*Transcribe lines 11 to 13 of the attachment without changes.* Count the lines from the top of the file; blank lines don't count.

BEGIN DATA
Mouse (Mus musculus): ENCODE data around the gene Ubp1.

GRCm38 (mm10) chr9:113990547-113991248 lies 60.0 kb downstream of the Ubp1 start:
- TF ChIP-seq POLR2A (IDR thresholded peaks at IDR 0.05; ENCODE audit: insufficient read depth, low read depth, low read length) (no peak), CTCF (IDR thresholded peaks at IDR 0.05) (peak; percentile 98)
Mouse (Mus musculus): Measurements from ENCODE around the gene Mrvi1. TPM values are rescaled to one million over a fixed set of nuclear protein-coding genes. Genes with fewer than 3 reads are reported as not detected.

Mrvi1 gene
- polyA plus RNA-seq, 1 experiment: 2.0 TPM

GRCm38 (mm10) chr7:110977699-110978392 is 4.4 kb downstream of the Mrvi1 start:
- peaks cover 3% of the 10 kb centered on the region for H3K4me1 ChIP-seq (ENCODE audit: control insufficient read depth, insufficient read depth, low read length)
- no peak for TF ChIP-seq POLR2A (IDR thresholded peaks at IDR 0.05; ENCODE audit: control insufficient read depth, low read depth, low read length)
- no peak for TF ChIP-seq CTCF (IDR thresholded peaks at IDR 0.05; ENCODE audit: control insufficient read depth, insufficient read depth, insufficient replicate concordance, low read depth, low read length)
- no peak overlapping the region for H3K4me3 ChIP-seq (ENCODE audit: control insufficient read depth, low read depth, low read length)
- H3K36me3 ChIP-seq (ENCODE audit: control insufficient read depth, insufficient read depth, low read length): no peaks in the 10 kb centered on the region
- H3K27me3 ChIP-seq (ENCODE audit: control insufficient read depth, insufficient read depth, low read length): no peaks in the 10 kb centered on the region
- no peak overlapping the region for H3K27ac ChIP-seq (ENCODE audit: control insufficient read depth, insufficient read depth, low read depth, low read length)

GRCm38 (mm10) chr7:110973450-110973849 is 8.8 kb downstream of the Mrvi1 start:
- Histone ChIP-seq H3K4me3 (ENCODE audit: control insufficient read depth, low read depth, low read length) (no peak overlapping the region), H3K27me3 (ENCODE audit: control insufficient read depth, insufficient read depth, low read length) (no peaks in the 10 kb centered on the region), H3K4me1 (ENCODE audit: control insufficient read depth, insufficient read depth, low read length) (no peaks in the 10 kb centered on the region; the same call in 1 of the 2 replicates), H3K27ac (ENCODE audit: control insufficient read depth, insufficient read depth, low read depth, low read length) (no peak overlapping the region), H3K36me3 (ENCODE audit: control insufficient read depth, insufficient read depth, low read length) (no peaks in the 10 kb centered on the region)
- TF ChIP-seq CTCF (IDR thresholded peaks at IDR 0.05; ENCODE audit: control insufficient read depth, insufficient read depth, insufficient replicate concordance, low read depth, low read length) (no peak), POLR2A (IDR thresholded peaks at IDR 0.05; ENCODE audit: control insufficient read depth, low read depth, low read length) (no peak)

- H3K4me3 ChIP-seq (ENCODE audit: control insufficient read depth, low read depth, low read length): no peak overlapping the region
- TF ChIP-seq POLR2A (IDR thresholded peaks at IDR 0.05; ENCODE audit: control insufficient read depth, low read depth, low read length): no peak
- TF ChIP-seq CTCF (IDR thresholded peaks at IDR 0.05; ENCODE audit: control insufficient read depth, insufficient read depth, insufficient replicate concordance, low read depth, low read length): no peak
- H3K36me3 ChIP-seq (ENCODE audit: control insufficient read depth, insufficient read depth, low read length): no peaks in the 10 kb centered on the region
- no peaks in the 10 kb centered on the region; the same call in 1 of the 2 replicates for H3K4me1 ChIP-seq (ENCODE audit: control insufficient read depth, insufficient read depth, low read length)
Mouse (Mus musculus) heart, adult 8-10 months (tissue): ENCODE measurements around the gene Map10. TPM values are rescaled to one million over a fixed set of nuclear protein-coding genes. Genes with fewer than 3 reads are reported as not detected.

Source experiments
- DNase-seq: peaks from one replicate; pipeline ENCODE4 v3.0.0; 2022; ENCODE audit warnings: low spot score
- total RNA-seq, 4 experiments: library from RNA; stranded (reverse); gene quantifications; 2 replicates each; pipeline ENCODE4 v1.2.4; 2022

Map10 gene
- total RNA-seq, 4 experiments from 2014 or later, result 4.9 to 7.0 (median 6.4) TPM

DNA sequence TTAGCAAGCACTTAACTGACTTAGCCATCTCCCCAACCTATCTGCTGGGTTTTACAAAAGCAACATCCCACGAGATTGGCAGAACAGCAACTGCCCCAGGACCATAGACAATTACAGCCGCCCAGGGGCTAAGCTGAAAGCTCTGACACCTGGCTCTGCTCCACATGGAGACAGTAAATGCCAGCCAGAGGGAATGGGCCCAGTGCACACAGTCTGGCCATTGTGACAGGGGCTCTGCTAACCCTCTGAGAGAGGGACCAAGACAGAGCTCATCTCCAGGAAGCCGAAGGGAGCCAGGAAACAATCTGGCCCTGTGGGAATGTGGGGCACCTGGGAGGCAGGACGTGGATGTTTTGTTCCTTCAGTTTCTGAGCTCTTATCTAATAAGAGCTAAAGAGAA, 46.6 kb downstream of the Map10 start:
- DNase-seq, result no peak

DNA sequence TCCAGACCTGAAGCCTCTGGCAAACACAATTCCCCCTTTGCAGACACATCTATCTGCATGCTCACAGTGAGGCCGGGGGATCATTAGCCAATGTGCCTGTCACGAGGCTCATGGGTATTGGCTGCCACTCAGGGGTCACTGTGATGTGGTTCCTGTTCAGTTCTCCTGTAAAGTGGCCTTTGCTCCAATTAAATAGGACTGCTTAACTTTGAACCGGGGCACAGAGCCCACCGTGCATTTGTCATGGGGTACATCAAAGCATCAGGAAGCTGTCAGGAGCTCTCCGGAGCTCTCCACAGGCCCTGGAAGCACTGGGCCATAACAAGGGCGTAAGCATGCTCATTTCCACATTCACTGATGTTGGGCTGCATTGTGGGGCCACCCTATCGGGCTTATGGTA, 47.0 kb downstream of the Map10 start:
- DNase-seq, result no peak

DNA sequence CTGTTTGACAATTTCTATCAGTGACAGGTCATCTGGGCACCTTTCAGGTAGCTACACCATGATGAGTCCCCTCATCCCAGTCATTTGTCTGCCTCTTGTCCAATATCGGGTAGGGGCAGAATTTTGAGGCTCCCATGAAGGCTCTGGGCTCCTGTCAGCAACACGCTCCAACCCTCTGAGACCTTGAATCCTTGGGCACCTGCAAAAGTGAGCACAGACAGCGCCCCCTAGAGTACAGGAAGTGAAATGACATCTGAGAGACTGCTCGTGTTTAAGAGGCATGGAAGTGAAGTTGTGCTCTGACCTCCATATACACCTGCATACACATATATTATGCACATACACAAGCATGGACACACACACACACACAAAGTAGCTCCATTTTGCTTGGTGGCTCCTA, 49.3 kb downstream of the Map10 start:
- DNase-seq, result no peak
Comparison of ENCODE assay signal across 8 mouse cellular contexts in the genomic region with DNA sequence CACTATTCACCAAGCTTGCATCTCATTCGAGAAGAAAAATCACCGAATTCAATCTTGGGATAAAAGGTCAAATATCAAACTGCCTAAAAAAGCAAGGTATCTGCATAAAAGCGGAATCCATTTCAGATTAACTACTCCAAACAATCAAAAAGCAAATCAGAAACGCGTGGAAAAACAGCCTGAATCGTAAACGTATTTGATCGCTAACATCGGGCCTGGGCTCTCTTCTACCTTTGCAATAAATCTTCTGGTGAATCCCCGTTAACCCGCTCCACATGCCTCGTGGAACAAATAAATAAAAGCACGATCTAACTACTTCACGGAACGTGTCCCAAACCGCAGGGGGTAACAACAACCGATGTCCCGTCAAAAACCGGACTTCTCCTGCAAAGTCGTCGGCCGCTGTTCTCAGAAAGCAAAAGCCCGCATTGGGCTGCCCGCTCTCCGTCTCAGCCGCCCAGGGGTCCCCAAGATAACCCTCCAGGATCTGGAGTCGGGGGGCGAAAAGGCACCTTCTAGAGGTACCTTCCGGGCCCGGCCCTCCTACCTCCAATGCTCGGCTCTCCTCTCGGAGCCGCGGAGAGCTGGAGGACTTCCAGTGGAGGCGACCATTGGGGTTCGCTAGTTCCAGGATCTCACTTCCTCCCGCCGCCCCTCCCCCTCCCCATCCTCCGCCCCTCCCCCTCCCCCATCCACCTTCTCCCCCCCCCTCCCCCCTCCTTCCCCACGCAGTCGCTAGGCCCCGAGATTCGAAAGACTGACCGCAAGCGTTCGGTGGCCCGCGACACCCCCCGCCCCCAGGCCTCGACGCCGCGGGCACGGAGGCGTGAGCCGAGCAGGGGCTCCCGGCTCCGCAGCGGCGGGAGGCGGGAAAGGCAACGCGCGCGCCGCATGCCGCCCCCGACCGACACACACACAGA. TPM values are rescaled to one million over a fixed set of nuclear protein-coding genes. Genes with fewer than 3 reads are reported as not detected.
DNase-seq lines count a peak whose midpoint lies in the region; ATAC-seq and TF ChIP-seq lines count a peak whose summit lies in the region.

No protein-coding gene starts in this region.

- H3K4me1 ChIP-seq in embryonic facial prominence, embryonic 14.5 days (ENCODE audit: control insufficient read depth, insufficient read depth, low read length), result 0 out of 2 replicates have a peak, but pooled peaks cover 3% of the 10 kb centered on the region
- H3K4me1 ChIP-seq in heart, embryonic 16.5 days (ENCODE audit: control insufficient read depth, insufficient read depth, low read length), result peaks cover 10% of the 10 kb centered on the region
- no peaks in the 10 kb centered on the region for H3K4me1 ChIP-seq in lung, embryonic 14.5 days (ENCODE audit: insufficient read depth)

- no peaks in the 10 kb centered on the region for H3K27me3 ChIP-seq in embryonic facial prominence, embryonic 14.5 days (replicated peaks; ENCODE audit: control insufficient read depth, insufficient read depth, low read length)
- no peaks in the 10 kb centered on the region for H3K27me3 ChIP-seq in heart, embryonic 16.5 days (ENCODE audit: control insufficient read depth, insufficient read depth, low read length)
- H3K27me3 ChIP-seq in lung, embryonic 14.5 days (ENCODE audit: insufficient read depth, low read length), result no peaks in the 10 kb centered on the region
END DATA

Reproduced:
- no peak overlapping the region for H3K4me3 ChIP-seq (ENCODE audit: control insufficient read depth, low read depth, low read length)
- H3K36me3 ChIP-seq (ENCODE audit: control insufficient read depth, insufficient read depth, low read length): no peaks in the 10 kb centered on the region
- H3K27me3 ChIP-seq (ENCODE audit: control insufficient read depth, insufficient read depth, low read length): no peaks in the 10 kb centered on the region